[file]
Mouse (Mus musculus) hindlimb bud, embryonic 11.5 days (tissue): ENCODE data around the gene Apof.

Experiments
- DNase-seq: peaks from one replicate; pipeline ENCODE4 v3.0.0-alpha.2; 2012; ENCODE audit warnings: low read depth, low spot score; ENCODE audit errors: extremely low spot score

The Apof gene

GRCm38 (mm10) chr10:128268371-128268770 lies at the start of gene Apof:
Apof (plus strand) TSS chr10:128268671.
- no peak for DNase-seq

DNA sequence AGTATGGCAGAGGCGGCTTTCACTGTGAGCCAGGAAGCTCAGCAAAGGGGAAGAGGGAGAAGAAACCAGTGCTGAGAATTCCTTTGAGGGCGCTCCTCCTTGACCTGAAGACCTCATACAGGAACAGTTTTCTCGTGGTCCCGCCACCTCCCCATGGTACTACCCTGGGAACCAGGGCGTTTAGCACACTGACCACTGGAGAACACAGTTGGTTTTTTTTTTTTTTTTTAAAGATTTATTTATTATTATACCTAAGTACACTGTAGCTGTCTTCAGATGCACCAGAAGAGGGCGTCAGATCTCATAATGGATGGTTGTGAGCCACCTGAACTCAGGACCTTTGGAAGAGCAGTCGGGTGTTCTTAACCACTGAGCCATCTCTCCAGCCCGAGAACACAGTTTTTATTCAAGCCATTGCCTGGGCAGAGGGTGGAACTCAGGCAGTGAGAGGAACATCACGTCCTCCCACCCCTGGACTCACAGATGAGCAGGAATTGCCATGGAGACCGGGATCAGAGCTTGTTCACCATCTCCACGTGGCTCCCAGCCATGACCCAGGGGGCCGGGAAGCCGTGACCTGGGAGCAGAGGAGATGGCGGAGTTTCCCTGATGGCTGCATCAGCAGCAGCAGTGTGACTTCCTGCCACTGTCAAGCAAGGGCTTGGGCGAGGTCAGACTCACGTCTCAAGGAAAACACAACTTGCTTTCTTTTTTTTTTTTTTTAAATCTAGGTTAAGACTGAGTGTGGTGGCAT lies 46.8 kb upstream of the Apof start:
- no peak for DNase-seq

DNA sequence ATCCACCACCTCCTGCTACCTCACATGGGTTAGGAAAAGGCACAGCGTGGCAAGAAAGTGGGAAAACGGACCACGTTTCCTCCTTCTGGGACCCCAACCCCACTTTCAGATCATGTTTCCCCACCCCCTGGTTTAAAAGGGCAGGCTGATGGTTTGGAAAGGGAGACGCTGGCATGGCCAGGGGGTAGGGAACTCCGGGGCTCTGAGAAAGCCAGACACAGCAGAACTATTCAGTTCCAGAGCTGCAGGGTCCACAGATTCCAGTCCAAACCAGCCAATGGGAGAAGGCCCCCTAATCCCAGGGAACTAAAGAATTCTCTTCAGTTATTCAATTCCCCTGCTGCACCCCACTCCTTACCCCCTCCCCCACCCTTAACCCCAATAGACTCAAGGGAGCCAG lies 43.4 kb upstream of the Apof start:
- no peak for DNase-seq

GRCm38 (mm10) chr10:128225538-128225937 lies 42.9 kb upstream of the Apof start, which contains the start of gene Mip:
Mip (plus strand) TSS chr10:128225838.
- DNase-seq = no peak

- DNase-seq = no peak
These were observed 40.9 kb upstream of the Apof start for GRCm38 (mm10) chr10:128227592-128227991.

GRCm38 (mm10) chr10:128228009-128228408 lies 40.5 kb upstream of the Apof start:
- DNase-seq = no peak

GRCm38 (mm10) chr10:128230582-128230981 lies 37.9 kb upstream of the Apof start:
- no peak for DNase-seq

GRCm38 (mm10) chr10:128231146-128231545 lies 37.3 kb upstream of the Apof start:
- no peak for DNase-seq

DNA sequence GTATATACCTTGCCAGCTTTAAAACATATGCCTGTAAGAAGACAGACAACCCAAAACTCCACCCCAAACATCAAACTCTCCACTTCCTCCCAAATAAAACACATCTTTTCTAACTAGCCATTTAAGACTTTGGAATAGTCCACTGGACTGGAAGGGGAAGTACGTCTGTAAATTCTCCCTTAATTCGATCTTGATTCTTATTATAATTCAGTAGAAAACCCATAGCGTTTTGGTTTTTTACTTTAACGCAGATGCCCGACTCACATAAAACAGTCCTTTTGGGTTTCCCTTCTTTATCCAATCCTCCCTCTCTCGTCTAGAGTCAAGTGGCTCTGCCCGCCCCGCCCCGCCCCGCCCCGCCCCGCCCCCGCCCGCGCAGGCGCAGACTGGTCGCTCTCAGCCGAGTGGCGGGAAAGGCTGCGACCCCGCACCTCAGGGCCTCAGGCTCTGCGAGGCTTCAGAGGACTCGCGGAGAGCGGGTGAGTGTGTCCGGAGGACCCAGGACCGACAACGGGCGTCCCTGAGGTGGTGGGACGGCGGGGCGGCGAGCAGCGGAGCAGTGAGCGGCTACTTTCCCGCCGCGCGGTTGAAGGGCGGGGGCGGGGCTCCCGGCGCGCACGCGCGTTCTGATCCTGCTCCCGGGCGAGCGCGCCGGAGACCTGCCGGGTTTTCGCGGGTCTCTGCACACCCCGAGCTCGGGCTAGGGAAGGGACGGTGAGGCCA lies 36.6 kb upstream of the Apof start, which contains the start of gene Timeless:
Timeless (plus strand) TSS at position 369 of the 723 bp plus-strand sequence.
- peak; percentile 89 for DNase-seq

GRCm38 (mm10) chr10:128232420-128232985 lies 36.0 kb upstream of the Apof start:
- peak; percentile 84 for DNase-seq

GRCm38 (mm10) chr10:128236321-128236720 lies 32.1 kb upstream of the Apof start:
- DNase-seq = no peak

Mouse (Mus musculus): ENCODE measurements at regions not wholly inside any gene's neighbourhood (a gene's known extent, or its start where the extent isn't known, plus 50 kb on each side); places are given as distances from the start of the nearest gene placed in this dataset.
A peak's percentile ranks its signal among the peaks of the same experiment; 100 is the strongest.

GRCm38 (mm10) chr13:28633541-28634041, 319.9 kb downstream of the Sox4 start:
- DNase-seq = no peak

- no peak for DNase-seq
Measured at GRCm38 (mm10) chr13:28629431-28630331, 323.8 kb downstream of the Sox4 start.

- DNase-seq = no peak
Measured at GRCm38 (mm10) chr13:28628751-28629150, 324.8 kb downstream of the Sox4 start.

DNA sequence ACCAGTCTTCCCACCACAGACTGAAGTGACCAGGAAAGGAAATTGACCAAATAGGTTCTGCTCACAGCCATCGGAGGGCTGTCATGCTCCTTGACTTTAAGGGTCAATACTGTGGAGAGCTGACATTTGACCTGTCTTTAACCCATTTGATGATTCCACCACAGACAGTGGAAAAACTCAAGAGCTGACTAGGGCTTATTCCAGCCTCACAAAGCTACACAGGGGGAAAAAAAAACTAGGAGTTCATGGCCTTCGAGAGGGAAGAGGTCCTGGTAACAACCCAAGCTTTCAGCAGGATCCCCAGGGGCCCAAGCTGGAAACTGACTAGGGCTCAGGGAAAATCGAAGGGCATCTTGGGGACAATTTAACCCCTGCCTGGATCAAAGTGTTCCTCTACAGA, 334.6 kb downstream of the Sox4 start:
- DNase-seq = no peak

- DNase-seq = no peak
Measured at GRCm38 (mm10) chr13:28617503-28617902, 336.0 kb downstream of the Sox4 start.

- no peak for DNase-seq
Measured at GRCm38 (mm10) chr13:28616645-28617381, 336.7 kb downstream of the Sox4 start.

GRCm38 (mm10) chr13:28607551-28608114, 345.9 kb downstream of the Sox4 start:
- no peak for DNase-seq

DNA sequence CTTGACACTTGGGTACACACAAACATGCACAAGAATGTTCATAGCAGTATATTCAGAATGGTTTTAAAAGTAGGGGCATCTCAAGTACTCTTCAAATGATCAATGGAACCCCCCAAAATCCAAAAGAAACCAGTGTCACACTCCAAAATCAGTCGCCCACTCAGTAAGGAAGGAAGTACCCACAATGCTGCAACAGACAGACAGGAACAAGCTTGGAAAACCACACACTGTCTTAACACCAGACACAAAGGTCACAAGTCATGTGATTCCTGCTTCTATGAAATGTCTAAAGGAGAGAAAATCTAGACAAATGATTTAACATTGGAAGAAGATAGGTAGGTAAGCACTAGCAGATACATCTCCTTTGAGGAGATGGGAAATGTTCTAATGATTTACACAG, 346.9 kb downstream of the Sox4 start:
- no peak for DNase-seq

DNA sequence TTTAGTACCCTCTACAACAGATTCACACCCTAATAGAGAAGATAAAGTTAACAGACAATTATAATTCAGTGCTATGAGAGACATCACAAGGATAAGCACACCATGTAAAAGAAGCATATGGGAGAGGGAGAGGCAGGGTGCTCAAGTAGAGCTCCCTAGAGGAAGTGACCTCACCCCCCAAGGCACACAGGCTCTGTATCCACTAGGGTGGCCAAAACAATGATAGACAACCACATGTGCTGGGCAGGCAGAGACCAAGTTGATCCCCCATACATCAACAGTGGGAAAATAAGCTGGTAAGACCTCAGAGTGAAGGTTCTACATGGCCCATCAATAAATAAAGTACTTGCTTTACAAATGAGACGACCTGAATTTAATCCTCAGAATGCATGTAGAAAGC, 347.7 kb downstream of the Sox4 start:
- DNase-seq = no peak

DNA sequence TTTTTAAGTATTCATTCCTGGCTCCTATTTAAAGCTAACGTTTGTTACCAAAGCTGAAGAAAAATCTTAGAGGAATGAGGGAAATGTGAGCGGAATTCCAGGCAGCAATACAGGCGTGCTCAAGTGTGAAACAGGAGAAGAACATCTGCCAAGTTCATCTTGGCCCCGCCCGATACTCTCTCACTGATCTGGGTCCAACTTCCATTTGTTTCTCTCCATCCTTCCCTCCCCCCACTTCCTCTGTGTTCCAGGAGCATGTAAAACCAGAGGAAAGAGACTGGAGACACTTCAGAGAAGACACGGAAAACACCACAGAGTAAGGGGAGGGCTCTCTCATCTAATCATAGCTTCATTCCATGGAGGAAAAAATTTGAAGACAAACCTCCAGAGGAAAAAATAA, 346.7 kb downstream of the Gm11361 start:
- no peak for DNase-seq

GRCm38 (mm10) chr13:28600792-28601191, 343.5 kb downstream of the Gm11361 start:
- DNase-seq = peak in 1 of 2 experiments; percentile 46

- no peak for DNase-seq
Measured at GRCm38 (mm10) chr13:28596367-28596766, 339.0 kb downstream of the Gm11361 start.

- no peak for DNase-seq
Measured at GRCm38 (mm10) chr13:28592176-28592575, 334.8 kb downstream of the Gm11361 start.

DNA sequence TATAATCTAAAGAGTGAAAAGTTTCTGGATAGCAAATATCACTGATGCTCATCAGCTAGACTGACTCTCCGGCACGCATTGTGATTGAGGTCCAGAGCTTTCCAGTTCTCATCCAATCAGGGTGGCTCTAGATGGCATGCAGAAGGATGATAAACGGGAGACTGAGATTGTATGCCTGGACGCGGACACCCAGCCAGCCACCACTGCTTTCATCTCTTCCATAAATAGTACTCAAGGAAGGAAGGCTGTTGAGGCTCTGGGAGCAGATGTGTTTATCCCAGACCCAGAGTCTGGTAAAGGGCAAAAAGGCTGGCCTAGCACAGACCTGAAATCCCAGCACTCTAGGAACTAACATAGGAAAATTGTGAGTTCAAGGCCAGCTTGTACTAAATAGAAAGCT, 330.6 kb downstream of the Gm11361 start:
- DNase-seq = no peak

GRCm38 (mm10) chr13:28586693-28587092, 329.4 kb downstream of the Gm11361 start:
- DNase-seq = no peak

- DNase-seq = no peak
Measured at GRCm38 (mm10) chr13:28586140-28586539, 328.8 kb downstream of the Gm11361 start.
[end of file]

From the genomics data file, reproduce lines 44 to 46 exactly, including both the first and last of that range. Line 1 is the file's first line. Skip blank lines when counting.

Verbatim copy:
GRCm38 (mm10) chr13:28607551-28608114, 345.9 kb downstream of the Sox4 start:
- no peak for DNase-seq

DNA sequence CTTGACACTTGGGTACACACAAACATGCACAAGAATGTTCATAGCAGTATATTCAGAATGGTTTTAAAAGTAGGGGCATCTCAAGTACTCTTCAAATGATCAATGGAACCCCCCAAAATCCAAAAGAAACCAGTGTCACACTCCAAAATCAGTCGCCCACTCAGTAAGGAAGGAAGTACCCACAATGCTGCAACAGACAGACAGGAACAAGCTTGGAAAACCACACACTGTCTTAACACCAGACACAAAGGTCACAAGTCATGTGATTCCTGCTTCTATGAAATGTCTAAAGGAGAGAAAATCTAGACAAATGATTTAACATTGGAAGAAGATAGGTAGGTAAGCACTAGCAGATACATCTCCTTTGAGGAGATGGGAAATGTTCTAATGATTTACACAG, 346.9 kb downstream of the Sox4 start: